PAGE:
On decriminalizing adultery in Indonesia

An opinion piece by Ruth Panjaitan, ICJ National Legal Adviser in Indonesia.

Late last year, the Indonesian parliament was about to vote on a new Penal Code to replace the existing Kitab Undang-Undang Hukum Pidana (KUHP), the culmination of decades of efforts to revise the country’s penal laws. The draft of the new Penal Code, however, was met with massive protests and vigorous public opposition that it prompted President Joko Widodo to appeal to lawmakers to postpone its passage.

The proposed Penal Code is now back in the hands of lawmakers who are promising more consultations with the public, including on its most contested and problematic provisions. The Parliament and the Ministry of Law and Human Rights jointly agreed to include the Penal Code as one of 50 priority draft laws in the national program legislative (prolegnas). It is thus expected that the Penal Code will be finalized this year.

There are a number of provisions in the draft law that, if implemented, would not comply with Indonesia’s international law obligations and would carry adverse human rights consequences for numerous people in the country. These provisions relate to such areas as the right to privacy, freedom of speech, and freedom of association.

In many ways, the law would pose particularly dire consequences for women’s human rights in Indonesia. Article 433 on adultery is one such provision that the ICJ and many human rights organizations and advocates have called on lawmakers to remove this from the draft.

The existing Penal Code already problematically criminalizes adultery, defining it as sexual intercourse between a married man or woman when the sexual partner is not his/her spouse.  But under the proposed draft law, the definition of adultery has been expanded to include sexual acts between an unmarried woman and an unmarried man. Furthermore, the penalty has been increased so that a person found guilty thereof may be imprisoned for up to two years. The prosecution of Article 433 may only be commenced upon the complaint of the spouse, parents, or children of the alleged offenders.

The criminalization of adultery is not compliant with international law and standards, including the right to privacy and non-discrimination and equal protection of law.  In this connection, various international human rights instruments, including the Committee on the Elimination of All Forms of Discrimination Against Women (CEDAW Committee) and the UN Working Group on Discrimination against women in law and practice, have consistently called for the repeal of laws criminalizing adultery. This is because the enforcement of adultery laws leads to discrimination and violence against women, as well as an infringement on the right to privacy.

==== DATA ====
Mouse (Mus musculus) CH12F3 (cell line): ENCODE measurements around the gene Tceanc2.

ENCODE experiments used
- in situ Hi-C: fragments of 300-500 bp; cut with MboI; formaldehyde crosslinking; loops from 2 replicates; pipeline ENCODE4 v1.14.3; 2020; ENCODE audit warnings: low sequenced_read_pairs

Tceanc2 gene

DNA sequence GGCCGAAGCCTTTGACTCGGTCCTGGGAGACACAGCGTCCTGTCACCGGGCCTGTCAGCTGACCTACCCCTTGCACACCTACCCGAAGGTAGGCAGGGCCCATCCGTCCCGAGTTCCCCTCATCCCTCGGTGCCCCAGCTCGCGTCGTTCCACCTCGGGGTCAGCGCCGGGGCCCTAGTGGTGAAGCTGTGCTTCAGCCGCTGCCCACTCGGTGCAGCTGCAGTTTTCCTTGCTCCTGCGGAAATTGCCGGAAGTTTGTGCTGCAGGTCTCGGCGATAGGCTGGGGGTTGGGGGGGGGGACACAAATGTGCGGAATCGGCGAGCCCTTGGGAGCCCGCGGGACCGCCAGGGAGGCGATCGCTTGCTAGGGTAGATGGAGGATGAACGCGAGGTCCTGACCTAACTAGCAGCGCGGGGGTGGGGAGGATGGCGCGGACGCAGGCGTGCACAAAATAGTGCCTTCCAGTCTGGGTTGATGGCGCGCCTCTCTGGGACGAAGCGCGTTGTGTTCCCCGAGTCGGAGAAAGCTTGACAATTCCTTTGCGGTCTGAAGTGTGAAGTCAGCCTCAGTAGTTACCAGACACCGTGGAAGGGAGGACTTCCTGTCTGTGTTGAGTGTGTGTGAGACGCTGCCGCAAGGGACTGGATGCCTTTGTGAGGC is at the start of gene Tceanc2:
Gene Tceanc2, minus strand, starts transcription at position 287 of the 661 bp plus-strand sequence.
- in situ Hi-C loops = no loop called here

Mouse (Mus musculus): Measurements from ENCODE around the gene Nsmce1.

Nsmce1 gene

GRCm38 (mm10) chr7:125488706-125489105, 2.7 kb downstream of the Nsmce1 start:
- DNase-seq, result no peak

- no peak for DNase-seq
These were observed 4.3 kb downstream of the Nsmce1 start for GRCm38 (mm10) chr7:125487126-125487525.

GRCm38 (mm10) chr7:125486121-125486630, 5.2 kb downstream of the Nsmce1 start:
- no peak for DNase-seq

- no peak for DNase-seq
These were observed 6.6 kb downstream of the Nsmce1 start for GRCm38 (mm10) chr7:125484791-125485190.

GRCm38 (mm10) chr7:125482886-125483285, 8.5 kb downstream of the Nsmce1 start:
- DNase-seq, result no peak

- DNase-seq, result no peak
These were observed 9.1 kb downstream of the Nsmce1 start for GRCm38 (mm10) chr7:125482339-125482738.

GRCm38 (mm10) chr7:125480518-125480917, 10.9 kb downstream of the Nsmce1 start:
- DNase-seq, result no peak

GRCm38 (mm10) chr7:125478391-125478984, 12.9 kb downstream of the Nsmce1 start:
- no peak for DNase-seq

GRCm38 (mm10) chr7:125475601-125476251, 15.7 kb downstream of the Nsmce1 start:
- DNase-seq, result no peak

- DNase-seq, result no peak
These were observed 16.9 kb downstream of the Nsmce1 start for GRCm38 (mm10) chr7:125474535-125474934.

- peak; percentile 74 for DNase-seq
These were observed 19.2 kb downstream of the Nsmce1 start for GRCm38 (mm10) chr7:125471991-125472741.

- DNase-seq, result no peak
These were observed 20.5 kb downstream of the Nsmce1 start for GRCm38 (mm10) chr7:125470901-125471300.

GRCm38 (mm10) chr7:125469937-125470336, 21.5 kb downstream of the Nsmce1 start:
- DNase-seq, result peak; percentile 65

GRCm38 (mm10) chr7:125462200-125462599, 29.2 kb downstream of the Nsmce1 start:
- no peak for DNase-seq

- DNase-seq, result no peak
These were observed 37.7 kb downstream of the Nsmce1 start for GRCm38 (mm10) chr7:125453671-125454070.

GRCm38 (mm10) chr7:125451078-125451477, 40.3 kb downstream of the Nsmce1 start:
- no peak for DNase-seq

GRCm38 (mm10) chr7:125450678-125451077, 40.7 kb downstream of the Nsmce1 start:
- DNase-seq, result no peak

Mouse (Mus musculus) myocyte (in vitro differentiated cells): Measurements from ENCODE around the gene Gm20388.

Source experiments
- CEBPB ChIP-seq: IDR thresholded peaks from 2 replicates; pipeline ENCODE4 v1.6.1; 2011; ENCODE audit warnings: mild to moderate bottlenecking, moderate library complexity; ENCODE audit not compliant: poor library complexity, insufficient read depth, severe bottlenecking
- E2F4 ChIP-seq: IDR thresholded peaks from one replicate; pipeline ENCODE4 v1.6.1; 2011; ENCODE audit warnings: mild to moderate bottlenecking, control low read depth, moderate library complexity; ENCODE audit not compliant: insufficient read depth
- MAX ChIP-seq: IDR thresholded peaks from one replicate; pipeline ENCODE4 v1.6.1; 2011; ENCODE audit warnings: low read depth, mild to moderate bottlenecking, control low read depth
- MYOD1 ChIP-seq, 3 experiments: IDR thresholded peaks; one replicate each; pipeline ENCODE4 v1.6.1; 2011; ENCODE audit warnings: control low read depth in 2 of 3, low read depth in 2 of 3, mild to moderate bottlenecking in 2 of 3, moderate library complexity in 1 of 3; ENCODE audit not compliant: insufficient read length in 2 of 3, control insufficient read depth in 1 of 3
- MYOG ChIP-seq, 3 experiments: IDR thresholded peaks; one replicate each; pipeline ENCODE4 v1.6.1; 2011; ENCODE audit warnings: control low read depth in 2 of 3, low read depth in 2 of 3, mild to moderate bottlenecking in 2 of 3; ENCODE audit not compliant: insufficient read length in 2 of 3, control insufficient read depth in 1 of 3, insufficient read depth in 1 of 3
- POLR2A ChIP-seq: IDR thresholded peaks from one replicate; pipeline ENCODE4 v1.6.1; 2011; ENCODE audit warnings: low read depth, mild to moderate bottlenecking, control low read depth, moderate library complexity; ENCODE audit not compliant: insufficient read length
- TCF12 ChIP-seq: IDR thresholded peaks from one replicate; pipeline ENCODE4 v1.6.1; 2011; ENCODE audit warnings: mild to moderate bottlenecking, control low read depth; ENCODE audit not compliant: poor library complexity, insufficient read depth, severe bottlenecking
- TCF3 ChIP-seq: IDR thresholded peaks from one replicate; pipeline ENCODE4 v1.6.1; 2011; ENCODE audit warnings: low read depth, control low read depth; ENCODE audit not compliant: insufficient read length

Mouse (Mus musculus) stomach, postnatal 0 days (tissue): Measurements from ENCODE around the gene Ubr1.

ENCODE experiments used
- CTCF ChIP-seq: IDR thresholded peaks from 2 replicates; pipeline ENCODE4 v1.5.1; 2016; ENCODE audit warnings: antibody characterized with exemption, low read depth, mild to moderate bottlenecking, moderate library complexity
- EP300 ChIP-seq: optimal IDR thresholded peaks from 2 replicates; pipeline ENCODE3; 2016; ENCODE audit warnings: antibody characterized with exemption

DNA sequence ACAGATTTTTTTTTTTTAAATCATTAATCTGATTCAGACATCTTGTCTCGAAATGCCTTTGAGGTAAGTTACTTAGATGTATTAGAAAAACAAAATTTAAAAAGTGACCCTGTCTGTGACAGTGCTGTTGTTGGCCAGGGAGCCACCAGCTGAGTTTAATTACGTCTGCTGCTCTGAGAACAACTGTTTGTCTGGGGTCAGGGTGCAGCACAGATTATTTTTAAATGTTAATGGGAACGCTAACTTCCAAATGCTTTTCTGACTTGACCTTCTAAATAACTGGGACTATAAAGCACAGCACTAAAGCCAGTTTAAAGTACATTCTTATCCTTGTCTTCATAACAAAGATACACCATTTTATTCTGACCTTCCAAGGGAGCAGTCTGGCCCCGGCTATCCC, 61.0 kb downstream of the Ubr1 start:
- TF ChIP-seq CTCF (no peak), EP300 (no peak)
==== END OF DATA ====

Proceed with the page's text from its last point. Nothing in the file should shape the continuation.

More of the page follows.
Harmful gender stereotypes and rigid constructions of femininity lay at the core of this disparity. Women are expected to be sexually modest. A woman’s modesty is inextricably linked to her partner’s masculinity and her family’s honor. Hence, if a woman shows or is perceived to be sexually immodest, then her male partner would be viewed as weak and vulnerable. The woman would also be accused of bringing dishonor to her family. These harmful gender stereotypes are still very much present in Indonesia. In fact, in 2012, the CEDAW Committee expressed concern in its Concluding Observations on Indonesia’s periodic reports that there is the “persistence of adverse cultural norms, practices, traditions, patriarchal attitudes regarding roles, responsibilities and identities of women and men in the family and in society.”

There has been continuous trend throughout the world of countries reforming and abolishing often archaic laws criminalizing adultery. In 2018, India made the move of abolishing its colonial-era adultery law. The Philippines is now currently revising its Penal Code and one of the key considerations in the discussions is the abolition of the provisions on adultery. Indonesia now has the opportunity to step up and assert itself as a progressive leader in Asia in eliminating discrimination against women by removing the provision criminalizing adultery in its draft Penal Code.

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This article was first published in Tempo, available at: https://kolom.tempo.co/read/1318052/dekriminalisasi-pasal-perzinaan